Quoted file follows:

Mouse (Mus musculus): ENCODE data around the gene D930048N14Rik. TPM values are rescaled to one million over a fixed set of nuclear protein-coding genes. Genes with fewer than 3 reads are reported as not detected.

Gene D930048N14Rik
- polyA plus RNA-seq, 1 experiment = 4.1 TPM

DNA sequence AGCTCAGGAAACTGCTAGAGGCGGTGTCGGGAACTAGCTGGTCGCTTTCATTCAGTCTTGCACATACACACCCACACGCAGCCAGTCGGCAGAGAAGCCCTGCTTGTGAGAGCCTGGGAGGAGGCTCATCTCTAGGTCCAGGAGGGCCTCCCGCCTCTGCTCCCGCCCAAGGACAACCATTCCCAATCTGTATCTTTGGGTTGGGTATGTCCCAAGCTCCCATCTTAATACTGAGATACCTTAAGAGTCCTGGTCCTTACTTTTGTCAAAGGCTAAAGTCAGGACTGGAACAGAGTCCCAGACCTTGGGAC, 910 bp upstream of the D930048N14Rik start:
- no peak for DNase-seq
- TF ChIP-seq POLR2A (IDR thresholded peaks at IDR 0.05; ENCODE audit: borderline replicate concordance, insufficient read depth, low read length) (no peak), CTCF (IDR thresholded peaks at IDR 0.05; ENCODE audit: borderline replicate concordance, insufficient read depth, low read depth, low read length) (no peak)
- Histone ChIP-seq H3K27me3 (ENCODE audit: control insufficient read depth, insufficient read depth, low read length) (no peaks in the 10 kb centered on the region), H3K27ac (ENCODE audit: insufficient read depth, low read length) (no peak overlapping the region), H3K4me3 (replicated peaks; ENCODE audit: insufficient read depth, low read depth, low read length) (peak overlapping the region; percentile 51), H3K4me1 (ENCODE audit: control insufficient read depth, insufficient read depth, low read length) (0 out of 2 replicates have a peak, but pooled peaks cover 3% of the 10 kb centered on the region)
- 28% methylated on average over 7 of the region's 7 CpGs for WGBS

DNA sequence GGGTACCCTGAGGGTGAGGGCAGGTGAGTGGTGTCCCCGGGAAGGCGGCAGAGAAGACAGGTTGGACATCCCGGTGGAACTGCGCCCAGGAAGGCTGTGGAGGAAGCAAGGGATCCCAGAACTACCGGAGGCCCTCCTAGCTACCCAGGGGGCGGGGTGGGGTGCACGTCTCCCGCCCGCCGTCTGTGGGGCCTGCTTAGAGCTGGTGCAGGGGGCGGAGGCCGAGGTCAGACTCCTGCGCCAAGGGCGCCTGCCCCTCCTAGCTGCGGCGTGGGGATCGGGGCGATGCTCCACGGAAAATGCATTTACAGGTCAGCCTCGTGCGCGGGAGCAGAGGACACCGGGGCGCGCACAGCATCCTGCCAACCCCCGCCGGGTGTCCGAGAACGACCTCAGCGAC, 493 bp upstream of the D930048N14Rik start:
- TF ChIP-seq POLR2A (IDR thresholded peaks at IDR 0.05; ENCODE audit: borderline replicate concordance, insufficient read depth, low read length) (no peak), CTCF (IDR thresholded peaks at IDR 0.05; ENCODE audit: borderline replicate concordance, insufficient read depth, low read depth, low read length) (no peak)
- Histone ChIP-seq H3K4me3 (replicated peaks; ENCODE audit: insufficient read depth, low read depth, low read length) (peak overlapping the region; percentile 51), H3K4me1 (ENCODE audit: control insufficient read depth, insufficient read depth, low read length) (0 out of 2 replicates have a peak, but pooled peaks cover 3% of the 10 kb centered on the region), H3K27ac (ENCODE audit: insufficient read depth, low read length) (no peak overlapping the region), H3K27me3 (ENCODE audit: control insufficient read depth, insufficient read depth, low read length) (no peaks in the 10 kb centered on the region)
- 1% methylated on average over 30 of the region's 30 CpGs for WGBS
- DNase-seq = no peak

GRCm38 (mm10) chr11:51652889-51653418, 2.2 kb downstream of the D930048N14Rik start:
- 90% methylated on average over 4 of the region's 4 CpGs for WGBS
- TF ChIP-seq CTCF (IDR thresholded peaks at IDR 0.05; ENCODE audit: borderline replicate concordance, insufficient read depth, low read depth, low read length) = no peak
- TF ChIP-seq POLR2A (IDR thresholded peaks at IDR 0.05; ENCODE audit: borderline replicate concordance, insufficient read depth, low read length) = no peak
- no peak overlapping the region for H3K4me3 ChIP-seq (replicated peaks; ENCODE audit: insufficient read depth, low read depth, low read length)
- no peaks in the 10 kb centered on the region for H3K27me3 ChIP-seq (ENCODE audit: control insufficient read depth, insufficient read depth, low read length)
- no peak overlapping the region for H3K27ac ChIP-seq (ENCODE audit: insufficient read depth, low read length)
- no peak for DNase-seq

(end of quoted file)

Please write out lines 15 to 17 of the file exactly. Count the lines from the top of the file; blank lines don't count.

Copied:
- 90% methylated on average over 4 of the region's 4 CpGs for WGBS
- TF ChIP-seq CTCF (IDR thresholded peaks at IDR 0.05; ENCODE audit: borderline replicate concordance, insufficient read depth, low read depth, low read length) = no peak
- TF ChIP-seq POLR2A (IDR thresholded peaks at IDR 0.05; ENCODE audit: borderline replicate concordance, insufficient read depth, low read length) = no peak